Supporting small businesses and individuals has always been important, but this year, more than ever, it’s necessary to keep creative communities thriving. Indigenous families and communities have been some of the people hit hardest this year, which is why this gift guide is made up of exclusively Indigenous-owned businesses. This gift guide has everything from food to fashion to adventure. Plus, you might find a new Indigenous brand or artist that you love. (Nothing wrong with buying a little something for yourself this year!)
1. Wabanaki Maple, New Brunswick
Who doesn’t love maple syrup? Exactly. It’s a great gift you could give anyone. Wabanaki Maple is made on Tobique First Nation, N.B., and is 100 per cent female Indigenous owned. Wabanaki Maple makes traditional maple syrup as well as barrel aged bourbon, whiskey, and toasted oak maple syrups. Yum!
2. Northern Delights, Quebec
Tea is the ultimate way to get cozy in the winter months, and Northern Delights can provide you with the perfect tea for any occasion. The Inuit of Nunavik in northern Quebec pick plants, then clean and dry them before sending them off to be mixed with other herbs and spices, creating some truly wonderful tea. There are five flavours to choose from, or you can get a mixed assortment of all. Why not give someone in your life a little variety?
3. Nk’Mip Cellars, British Columbia
Wine is the gift that keeps on giving… until the bottle is empty, so maybe consider giving two bottles from Nk’Mip Cellars this year. Nk’Mip Cellars is the first Indigenous owned winery in North America and its international award-winning wine speaks for itself. They have six different wines to choose from, all of which are bold in taste and culture.
4. Manitobah Mukluks, Manitoba
If you read our gift guide from last year, seeing Manitobah Mukluks pop up again shouldn’t surprise you. Before, we raved about their indoor moccasins, but this year we’re here to tell you that they also carry winter boots, slippers, slides, and accessories. With designs and sizing for men, women, and kids, there’s no excuse for cold feet this winter.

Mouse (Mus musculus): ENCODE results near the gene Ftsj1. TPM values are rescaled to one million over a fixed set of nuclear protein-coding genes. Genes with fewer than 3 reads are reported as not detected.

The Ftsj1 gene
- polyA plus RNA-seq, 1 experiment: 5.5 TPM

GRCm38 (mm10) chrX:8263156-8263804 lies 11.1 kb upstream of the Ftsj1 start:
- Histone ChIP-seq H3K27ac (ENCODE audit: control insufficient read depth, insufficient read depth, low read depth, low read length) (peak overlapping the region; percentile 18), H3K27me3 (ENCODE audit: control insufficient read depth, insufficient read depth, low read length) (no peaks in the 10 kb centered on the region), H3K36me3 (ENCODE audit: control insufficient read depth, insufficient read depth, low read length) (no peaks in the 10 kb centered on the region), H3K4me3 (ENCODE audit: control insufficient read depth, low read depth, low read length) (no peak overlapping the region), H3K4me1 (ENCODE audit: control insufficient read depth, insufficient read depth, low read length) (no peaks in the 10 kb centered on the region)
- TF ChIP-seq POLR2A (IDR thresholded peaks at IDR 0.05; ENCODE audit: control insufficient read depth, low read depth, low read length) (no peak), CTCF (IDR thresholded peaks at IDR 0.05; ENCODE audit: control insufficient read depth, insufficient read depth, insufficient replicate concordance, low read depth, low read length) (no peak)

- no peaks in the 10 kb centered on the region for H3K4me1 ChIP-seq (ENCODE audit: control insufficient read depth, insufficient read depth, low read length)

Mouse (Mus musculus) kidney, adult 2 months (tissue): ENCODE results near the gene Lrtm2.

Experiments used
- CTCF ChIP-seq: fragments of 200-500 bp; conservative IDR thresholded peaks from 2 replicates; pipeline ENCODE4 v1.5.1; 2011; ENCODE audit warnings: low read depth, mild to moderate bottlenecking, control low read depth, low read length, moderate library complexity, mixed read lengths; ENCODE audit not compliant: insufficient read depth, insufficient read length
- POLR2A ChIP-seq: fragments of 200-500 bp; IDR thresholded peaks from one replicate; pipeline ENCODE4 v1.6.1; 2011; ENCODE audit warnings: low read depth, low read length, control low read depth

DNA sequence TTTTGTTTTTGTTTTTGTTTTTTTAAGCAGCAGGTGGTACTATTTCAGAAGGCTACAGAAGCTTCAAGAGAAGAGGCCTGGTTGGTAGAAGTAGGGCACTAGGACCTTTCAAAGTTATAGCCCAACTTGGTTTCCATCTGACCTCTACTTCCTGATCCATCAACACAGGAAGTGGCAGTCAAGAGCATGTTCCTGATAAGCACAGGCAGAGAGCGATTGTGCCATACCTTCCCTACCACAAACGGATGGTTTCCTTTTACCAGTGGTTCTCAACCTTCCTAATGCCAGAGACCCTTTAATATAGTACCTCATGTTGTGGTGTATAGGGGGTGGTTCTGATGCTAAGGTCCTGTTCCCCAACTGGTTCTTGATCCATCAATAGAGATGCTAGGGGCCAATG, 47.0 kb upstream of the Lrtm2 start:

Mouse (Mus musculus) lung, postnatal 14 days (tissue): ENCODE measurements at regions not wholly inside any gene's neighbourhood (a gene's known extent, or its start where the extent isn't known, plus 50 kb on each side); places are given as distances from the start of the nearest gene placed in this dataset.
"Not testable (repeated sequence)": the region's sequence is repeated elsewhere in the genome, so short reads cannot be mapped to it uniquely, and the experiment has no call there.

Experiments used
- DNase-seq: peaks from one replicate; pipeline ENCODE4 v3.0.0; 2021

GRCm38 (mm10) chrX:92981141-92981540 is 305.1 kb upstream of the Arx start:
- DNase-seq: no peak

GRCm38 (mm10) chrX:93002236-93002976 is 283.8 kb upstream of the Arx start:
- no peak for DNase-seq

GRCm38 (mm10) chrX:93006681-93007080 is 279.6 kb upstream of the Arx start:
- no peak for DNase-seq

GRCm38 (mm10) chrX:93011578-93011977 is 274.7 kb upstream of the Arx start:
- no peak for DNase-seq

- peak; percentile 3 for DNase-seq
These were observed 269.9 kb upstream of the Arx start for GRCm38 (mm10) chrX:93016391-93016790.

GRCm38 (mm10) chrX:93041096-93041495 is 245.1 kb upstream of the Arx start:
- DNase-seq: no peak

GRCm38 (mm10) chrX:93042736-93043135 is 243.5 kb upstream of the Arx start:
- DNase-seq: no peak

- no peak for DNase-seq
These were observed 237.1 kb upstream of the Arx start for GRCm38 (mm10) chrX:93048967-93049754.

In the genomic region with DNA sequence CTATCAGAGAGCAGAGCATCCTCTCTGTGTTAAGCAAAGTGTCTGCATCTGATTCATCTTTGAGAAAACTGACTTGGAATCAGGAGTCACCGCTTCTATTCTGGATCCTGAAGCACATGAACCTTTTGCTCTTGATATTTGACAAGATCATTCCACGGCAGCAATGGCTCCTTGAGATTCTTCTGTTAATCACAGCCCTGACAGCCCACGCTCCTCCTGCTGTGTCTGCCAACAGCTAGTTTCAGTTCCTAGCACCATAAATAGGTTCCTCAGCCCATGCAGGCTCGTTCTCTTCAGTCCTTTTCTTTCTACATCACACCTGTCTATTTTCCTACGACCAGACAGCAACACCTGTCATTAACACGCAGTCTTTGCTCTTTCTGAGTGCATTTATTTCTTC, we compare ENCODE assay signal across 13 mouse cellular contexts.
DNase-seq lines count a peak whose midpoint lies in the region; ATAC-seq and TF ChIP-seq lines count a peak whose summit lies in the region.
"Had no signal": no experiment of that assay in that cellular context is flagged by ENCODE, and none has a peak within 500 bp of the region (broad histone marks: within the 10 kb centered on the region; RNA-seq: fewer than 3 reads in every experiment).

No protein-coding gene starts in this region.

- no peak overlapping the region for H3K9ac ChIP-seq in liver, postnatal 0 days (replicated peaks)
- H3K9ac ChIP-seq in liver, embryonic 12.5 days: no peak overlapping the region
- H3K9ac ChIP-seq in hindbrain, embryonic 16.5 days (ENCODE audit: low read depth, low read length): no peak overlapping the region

5. Aurora Heat, Northwest Territories
With Mukluks to keep your feet warm, you’ll still need something for your head and hands. This is where Aurora Heat comes in, with their beaver fur warmers. They work so well in part because of the temperature regulating properties of beaver fur, and they’re hypoallergenic, natural, reusable, and long lasting.
6. Ay Lelum The Good House of Design, British Columbia
Ay Lelum is a family-run clothing business with the goal of making Traditional Coast Salish art accessible to everyone. They make culturally appropriate, non-ceremonial clothing for anyone to wear, regardless of their own culture. They have pieces for both men and women, in various sizes. In other words, something for everyone.
7. Nancy Dawson, British Columbia
Nancy Dawson is a Kwakwaka’wakw First Nations artist who lives in B.C. She makes beautiful hand-crafted jewellery, often related to animals and what each animal represents in Indigenous culture. The eagle and the bear are the two most prominently featured in her sterling silver earrings and necklaces.
8. Onquata, Quebec
Onquate is run by a mother-daughter duo known for their hand-painted paddles. The paddles are inspired by First Nations culture, are made to order, and are available in a variety of designs and sizes. Although most paddles are made for decorative purposes, they can also be adapted for use in the water.
9. Slippers N Things, Newfoundland and Labrador
Slippers N Things is a family-owned arts and crafts store in Happy Valley-Goose Bay. One thing that makes this business special? It sells stone art carved by the Indigenous people of Labrador. These unique pieces are beautiful, and often involve other elements in the design, including moose and caribou antler. A truly unique gift.
10. North Star Adventures, Yellowknife
Tour company North Star Adventures in Yellowknife has everything a trip-lover could ask for, from a two-night jaunt to see the northern lights to a 16-day canoe expedition. (COVID-19 permitting, of course.) They are 100 per cent Indigenous-owned, so while you’re having a great time you also get to learn about Indigenous lifestyle and traditional customs in different geographical areas. What’s better than the gift of new knowledge?